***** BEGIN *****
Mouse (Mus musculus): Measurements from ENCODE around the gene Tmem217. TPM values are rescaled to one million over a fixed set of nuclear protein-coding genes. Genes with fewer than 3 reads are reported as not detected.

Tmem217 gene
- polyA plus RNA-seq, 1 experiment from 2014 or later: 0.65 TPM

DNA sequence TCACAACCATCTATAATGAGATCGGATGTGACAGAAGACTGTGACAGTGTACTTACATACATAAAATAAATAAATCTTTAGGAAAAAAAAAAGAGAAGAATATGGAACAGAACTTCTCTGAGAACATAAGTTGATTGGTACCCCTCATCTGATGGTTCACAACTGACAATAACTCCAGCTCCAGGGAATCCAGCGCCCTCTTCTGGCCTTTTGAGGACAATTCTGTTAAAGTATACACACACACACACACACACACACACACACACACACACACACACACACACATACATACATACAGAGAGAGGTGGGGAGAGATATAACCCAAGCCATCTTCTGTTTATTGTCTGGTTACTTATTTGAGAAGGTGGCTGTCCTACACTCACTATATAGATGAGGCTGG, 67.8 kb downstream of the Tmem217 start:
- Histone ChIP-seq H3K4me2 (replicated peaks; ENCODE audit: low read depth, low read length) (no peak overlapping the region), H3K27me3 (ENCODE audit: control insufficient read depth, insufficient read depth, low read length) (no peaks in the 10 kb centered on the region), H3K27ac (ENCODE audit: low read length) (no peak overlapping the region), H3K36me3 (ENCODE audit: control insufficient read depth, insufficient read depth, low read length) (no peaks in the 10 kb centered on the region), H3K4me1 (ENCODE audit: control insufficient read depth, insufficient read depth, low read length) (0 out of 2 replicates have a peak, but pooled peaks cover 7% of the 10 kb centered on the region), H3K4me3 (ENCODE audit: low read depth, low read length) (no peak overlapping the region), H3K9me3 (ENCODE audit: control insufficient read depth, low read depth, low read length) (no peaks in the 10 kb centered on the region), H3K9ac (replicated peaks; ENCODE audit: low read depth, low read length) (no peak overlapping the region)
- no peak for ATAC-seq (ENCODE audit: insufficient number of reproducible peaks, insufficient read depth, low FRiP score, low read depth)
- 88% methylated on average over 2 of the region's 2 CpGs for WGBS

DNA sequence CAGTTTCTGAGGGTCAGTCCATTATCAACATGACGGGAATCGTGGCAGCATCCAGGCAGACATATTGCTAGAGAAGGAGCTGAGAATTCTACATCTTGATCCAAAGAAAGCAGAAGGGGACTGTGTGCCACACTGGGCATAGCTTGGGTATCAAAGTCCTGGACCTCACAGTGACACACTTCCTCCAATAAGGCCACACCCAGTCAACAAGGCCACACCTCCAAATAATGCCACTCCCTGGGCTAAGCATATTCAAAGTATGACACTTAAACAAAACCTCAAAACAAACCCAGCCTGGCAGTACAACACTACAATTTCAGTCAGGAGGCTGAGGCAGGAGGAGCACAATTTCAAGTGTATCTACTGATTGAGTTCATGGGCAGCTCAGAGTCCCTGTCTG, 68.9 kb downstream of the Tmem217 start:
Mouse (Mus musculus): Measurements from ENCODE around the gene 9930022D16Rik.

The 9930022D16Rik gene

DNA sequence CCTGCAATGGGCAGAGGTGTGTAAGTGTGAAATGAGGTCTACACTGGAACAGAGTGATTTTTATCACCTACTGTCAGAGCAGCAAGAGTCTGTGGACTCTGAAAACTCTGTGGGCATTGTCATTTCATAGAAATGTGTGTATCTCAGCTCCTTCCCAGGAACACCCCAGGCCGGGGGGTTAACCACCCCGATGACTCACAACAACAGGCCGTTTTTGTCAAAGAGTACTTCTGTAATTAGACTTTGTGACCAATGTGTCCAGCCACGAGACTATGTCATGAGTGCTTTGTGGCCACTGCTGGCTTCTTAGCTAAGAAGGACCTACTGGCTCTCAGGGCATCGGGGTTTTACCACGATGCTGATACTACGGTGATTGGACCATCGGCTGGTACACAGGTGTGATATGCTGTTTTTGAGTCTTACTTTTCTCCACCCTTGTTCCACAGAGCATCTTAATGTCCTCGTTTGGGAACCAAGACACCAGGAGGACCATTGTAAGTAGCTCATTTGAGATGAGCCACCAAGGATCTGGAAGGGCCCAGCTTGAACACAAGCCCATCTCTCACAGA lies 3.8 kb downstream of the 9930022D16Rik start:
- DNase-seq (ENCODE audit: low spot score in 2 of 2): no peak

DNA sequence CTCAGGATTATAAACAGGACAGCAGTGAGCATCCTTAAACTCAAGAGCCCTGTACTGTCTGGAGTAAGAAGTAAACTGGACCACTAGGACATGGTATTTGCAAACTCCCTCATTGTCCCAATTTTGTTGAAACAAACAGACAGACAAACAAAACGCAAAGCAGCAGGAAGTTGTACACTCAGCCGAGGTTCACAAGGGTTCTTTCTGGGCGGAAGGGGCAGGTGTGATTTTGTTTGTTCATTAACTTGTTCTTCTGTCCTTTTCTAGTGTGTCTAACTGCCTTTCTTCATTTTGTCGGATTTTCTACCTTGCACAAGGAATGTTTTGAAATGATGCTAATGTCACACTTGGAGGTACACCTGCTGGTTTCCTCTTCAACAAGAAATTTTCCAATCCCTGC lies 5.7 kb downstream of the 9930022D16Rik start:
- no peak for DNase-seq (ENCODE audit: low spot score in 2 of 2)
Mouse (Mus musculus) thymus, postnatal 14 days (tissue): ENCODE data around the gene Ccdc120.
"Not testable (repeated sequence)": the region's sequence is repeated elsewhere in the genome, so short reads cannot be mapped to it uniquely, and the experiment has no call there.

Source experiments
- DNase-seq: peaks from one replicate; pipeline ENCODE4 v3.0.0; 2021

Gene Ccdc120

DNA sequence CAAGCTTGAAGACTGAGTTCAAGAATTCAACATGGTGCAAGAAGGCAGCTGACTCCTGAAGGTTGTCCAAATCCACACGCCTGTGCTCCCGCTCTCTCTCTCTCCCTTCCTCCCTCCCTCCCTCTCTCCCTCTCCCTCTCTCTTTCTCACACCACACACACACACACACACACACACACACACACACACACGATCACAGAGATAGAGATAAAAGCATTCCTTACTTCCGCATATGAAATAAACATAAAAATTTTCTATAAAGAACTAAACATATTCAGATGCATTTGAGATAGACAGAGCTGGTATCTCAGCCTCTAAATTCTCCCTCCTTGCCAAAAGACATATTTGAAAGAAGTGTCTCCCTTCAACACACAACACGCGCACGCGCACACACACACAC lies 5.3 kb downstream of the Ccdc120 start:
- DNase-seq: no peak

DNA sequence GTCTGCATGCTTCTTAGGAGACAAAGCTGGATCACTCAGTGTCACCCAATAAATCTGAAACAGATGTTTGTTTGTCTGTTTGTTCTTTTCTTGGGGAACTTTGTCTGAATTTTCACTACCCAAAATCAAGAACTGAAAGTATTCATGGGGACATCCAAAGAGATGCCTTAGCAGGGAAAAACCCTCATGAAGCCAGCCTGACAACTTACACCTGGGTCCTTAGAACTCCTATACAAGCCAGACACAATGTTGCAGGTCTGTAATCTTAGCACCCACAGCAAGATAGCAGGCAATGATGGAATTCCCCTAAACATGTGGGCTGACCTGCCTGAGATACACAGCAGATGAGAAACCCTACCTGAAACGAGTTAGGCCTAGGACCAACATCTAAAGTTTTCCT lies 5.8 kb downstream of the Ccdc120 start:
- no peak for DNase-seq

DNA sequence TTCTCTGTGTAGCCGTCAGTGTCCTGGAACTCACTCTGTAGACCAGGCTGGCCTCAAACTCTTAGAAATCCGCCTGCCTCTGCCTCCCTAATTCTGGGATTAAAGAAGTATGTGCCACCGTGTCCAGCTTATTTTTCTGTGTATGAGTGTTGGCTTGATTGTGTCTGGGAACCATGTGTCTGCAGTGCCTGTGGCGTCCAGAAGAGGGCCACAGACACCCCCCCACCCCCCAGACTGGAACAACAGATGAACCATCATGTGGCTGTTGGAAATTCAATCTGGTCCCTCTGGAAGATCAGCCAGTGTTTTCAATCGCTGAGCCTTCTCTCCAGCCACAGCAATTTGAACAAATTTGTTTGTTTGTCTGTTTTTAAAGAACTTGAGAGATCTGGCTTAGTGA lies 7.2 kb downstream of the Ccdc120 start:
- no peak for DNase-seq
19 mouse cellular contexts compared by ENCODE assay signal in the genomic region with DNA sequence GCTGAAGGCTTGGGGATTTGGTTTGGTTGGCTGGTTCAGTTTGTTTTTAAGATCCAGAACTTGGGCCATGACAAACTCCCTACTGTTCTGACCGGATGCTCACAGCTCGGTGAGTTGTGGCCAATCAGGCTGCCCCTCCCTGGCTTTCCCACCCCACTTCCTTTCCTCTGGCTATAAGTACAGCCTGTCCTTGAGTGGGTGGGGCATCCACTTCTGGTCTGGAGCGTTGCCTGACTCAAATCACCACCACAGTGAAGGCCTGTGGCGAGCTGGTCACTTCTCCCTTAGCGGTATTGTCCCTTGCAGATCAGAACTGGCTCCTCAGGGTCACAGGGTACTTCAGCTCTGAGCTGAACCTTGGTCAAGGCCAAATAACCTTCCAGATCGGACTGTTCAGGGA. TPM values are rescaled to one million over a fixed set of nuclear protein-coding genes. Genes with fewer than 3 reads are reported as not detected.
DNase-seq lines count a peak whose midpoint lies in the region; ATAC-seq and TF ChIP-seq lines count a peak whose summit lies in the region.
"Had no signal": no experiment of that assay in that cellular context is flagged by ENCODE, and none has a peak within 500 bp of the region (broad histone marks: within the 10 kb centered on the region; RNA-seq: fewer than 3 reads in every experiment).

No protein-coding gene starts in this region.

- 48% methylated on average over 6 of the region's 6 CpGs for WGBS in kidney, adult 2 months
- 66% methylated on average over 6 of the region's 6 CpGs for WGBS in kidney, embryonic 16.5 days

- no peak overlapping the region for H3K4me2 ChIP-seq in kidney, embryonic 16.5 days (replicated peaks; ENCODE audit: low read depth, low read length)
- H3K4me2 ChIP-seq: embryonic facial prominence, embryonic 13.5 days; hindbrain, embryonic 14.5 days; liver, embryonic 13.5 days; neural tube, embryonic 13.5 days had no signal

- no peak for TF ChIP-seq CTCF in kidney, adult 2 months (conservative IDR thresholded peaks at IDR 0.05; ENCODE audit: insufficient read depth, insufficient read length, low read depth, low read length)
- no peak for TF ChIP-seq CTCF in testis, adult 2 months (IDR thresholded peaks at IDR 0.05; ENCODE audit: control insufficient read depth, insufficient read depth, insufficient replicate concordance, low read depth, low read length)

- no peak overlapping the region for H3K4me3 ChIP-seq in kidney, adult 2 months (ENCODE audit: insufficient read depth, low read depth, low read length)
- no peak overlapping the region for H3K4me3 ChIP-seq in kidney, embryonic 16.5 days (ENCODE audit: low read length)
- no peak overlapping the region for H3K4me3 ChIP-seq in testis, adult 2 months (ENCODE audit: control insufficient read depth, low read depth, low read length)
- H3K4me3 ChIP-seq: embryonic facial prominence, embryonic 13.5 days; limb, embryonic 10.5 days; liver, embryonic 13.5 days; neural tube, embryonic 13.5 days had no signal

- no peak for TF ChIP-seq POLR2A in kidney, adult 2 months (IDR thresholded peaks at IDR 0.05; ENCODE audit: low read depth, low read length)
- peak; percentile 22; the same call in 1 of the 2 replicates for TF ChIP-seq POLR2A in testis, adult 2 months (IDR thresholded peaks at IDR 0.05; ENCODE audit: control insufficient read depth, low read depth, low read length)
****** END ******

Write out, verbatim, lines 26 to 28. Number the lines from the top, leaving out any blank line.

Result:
19 mouse cellular contexts compared by ENCODE assay signal in the genomic region with DNA sequence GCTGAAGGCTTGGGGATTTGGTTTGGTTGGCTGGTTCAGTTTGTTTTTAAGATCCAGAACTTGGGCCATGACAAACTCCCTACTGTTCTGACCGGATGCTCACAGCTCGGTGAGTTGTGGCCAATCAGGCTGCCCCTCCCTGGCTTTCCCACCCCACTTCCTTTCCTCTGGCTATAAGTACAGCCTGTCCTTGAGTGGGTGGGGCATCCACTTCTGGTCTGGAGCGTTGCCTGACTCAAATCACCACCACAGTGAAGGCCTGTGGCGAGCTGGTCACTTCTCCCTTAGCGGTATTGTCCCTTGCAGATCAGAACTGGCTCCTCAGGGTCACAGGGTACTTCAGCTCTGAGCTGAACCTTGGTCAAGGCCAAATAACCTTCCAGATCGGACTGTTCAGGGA. TPM values are rescaled to one million over a fixed set of nuclear protein-coding genes. Genes with fewer than 3 reads are reported as not detected.
DNase-seq lines count a peak whose midpoint lies in the region; ATAC-seq and TF ChIP-seq lines count a peak whose summit lies in the region.
"Had no signal": no experiment of that assay in that cellular context is flagged by ENCODE, and none has a peak within 500 bp of the region (broad histone marks: within the 10 kb centered on the region; RNA-seq: fewer than 3 reads in every experiment).